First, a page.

CHICAGO – Local DJ Fred Pulaski has received praise for his skills playing 9-year-old songs at bar theme nights around the city. But critics say he has been failing with another 9-year-old: his son.
Sources report Pulaski barely makes any time for time his son Tyler, whom he has weekend custody over, instead focusing on running music at punk night, ’90s night, and emo night events in the greater Chicago area. “Dad’s not around much, I can’t even get him to come to my Little League games. His house doesn’t even have an Xbox or anything,” said the adolescent, who reportedly spends every other saturday at his Dad’s house outside throwing rocks at large trees.
Pulaski notes that he “would totally come to those baseball games” if they didn’t clash with his highest paying gigs. “Punk night at King’s Road can get me $30 for four hours. I can’t just turn that sort of cash down. What kind of 9-year-old has night games anyway?” he said.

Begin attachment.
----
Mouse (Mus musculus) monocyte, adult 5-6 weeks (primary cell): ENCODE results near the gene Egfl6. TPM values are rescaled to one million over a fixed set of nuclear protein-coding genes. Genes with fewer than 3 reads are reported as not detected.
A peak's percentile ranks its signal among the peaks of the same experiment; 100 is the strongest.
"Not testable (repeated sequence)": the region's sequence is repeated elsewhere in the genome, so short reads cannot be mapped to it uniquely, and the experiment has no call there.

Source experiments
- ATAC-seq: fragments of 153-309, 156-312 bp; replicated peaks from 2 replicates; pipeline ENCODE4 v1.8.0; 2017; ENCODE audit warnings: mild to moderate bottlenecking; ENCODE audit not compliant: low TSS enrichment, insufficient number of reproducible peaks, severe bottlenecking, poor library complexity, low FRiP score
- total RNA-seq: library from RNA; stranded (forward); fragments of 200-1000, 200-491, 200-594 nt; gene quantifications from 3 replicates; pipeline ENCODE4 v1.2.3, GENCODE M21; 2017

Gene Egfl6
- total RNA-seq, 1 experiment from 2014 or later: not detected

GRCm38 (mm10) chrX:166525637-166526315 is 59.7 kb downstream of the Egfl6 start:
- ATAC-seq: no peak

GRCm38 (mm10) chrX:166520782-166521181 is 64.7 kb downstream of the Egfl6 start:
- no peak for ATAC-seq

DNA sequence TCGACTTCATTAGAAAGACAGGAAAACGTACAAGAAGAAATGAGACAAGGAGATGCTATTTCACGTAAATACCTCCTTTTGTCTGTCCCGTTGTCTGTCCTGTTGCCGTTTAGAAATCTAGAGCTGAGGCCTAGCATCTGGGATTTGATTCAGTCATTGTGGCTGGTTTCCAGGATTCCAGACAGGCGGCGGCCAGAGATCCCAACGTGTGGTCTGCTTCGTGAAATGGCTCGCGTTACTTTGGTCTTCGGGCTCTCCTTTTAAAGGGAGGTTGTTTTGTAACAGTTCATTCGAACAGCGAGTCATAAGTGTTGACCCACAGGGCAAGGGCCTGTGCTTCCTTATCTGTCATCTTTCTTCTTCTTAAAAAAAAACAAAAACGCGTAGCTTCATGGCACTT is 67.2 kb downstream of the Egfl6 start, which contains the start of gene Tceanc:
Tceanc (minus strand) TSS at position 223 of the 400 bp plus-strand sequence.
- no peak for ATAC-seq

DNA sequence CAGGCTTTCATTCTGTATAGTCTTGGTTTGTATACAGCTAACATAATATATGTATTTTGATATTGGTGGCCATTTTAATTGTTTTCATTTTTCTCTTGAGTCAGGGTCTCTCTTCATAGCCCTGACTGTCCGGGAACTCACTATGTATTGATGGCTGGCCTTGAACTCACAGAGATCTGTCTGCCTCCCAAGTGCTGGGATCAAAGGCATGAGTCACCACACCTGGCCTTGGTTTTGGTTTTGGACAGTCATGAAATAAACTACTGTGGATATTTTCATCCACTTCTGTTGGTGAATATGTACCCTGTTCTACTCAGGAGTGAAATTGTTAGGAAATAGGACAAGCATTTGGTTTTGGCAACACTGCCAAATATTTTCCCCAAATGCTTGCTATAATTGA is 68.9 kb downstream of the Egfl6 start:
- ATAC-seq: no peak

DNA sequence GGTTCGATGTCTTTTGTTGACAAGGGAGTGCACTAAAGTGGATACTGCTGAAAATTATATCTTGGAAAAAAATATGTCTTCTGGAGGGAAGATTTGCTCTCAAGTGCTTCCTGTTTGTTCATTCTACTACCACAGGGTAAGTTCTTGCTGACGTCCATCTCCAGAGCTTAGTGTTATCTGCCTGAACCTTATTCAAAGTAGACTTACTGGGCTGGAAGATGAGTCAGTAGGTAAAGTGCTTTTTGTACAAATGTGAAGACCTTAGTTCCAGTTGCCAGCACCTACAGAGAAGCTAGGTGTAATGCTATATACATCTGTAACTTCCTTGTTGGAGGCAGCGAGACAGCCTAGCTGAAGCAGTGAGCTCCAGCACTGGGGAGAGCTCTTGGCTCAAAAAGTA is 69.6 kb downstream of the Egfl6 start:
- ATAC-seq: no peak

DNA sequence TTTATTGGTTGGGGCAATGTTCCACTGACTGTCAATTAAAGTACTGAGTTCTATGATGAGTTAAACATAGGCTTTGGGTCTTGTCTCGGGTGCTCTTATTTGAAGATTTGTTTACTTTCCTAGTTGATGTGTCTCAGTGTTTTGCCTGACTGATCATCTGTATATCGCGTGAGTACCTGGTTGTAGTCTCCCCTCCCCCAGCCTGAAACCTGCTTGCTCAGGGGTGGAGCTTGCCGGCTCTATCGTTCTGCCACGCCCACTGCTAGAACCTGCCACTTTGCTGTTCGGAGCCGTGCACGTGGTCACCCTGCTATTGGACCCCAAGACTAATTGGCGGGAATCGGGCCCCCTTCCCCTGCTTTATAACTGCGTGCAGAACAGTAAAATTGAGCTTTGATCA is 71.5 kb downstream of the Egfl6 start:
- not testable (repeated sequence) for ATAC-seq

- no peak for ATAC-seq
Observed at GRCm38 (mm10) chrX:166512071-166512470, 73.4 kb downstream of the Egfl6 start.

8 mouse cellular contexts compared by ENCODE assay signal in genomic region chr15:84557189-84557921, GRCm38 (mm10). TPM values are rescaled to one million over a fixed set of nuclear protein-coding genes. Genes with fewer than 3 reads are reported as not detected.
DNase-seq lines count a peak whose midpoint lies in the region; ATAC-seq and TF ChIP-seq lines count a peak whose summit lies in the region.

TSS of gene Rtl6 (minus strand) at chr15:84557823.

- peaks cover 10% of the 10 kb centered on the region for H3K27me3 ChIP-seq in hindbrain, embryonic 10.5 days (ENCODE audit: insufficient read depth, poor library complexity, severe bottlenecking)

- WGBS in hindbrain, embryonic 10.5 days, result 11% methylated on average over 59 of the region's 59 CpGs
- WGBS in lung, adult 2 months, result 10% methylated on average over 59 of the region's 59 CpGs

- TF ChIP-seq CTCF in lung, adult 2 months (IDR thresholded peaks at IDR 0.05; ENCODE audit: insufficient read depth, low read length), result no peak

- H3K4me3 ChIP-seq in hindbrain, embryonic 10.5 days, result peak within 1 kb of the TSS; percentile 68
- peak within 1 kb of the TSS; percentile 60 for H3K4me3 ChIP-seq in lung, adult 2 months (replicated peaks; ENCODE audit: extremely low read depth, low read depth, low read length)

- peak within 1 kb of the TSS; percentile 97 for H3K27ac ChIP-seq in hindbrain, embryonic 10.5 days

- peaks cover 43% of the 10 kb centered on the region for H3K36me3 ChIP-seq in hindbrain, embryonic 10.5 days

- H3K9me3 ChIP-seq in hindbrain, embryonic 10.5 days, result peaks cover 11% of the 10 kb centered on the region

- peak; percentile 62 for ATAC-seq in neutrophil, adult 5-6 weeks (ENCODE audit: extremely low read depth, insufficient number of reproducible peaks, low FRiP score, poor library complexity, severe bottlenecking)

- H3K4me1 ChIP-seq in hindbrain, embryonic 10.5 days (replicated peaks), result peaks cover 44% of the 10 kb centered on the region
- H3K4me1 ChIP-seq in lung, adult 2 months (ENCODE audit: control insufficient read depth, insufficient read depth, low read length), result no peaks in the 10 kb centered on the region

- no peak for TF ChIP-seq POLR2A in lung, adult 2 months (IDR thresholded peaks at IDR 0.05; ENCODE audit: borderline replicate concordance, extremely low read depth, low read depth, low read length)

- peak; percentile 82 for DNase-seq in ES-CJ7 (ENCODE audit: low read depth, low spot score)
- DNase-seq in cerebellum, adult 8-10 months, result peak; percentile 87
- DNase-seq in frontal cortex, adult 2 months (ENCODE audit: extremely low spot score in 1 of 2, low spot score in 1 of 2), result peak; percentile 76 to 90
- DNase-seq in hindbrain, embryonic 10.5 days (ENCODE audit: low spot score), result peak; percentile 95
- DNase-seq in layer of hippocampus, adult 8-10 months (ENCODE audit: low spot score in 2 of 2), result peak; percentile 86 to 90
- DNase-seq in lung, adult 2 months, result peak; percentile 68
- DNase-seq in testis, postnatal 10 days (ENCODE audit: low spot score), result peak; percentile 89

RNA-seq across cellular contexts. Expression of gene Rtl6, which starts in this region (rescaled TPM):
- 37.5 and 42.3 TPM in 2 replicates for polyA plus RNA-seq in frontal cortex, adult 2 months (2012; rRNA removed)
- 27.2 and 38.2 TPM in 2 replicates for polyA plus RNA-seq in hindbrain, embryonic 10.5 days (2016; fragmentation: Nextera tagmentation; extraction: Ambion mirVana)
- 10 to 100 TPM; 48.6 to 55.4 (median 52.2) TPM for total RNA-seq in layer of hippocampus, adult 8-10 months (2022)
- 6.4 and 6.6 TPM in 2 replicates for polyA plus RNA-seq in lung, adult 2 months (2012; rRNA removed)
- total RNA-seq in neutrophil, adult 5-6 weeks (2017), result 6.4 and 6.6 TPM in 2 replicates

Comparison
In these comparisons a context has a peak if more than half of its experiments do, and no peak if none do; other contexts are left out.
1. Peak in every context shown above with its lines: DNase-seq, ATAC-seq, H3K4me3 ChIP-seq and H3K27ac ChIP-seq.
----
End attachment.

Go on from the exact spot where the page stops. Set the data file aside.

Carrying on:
The father insists he should be primarily judged by his DJ abilities. “I get a lot of credit for mixing classics with more obscure stuff and bringing back songs people haven’t listened to in forever. Like, you forgot how much you like Jimmy Eat World until I go and remind you that you like Jimmy Eat World.”
“My Dad forgets to pick me up from Mark’s house even when I remind him,” Tyler said while staring at a flock of birds over head.
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Many of Pulaski’s associates have taken to his defense in recent weeks. “He’s not the best parent, but Fred has always come through for me,” said Patricia Morton, owner of a bar that hosts weekly emo nights.
Critics such as Tyler’s own mother are quick to point out “that the scummy bar owners Fred works for are not a miraculous creation sprung from Pulaski’s seed whom he owes the deepest of responsibility.”
As of yet, nobody has proposed a solution to Pulaski’s inattention. The best many can hope for is that five years from now, as Tyler enters the throes of puberty, his father’s pathological lack of oversight will make him seem “chill” to his son’s friend group.